We demonstrated that the prevalence of refractory MP was higher in the patients with asthma or atopic sensitization. Several studies have shown that viral respiratory infections induce more severe symptoms in allergic patients than in normal subjects6,7,8,9). In an experimental rhinovirus challenge study, exposure to rhinovirus resulted in persistent upper and lower respiratory symptoms in young asthmatic adults with atopic sensitization in contrast to nonatopic ones7). We also demonstrated that the prevalence of refractory MP was higher in children with a history of asthma or atopic sensitization, which suggests that a history of asthma or atopic sensitization can be a risk factor for developing refractory MP requiring steroid therapy. In a recent study, the serum levels of VEGF and interleukin (IL) 5 were higher in atopic children with MP compared to non-atopic children8). In one in vitro study, IL-4, a Th2 cytokine, was shown to promote VEGF release from airway26). Therefore, it is hypothesized that atopic children may be more prone to develop severe pneumonia secondary to IL-4-induced VEGF release.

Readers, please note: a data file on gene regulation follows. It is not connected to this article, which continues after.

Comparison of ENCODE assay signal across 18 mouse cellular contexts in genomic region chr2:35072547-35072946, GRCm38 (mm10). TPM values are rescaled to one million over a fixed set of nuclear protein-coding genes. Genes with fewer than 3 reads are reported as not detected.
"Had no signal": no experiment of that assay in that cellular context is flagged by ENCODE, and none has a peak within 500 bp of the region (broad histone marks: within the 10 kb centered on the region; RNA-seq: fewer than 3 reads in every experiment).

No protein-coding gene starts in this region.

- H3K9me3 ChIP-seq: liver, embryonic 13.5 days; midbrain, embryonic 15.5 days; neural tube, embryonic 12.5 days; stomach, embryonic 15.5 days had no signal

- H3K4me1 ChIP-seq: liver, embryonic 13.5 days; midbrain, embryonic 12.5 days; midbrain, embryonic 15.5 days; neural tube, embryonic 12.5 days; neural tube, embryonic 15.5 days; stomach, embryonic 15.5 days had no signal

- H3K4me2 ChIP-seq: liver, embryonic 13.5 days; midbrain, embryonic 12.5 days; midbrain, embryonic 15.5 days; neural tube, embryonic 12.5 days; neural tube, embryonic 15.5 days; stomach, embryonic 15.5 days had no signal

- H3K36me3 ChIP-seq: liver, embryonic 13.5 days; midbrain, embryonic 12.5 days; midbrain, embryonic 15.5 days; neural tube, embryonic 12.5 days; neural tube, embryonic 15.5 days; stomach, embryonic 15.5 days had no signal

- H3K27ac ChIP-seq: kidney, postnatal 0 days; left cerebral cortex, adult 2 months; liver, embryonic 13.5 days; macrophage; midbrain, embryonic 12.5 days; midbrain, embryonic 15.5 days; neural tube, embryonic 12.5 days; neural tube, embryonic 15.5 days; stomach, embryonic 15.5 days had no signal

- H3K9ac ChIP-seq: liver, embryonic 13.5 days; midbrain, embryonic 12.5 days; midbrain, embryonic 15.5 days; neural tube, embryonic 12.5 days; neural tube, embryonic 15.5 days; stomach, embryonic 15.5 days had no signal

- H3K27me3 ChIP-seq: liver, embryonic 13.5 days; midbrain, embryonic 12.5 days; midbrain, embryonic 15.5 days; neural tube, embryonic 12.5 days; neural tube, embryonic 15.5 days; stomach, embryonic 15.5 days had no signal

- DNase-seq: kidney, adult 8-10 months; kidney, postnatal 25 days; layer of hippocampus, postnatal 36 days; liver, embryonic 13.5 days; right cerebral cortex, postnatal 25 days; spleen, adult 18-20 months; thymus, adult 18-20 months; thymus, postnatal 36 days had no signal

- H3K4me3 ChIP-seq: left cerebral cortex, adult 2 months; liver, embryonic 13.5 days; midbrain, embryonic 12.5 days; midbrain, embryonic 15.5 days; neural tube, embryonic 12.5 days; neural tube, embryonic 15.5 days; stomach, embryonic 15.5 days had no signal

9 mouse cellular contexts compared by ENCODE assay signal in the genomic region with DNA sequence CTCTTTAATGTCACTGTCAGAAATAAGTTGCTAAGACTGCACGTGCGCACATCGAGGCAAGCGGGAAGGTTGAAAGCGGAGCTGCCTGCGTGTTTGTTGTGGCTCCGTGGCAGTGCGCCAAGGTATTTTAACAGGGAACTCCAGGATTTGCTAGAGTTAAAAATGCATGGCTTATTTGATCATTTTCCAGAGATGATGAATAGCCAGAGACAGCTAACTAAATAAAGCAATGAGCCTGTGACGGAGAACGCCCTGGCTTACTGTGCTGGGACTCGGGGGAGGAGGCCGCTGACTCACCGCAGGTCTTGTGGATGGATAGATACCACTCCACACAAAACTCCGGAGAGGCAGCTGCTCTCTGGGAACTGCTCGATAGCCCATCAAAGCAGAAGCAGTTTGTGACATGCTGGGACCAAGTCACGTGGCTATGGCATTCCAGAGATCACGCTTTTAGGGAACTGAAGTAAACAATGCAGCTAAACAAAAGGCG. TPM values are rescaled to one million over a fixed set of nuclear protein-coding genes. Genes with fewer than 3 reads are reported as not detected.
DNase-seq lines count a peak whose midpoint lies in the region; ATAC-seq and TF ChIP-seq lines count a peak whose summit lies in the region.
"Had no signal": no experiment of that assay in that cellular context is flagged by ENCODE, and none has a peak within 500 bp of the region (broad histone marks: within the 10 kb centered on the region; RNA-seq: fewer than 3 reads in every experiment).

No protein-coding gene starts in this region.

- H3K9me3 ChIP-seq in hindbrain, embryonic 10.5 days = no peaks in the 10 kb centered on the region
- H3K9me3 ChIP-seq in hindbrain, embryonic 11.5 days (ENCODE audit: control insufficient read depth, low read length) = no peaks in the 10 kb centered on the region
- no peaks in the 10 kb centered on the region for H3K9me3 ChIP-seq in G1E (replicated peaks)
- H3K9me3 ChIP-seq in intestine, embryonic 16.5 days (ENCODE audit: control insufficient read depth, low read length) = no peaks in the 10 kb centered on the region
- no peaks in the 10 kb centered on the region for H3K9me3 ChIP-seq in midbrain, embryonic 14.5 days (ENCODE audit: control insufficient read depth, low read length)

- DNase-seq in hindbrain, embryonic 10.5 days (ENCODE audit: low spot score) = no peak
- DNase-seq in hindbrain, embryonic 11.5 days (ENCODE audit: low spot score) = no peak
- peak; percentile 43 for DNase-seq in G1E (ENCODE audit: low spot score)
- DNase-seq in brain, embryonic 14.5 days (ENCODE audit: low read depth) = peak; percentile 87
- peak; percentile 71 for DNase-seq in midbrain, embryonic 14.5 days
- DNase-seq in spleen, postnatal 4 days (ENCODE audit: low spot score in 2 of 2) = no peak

In the present study, asthma was associated with refractory MP requiring steroids, while neither allergic rhinitis nor atopic dermatitis showed any such association. In contrast to our data, another study showed that atopic conditions other than asthma were associated with an increased risk of severe pneumococcal disease. However, that study did not investigate the relationship between atopic sensitization and severe pneumococcal disease9).

In this study, serum LDH levels were higher in children with refractory MP requiring steroid therapy than in children with macrolide-responsive MP, while other inflammatory markers queried, such as leukocyte counts, C-reactive protein, erythrocyte sedimentation rate did not demonstrate any difference between the two groups. Previous studies similarly showed that serum levels of LDH increased in patients with refractory MP12,22). LDH is a cytoplasmic enzyme present in all major organ systems including the brain, kidney, liver, myocardium, and lung. When cell lysis occurs, or cell membranes are damaged, LDH are released into the extracellular space. Therefore, LDH can be measured as a surrogate marker for tissue breakdown27). Other studies have shown that a high serum level of LDH is a prognostic factor for patients admitted to intensive care units with severe pneumonia secondary to the pandemic 2009 influenza A (H1N1), as well as an indicator for the diagnosis of Pneumocystis jiroveci pneumonia28,29,30). We propose that LDH may be used as an indicator of refractory MP, although further studies are needed to confirm the usefulness of serum LDH levels as an indicator for severity of MP and the need for steroid therapy.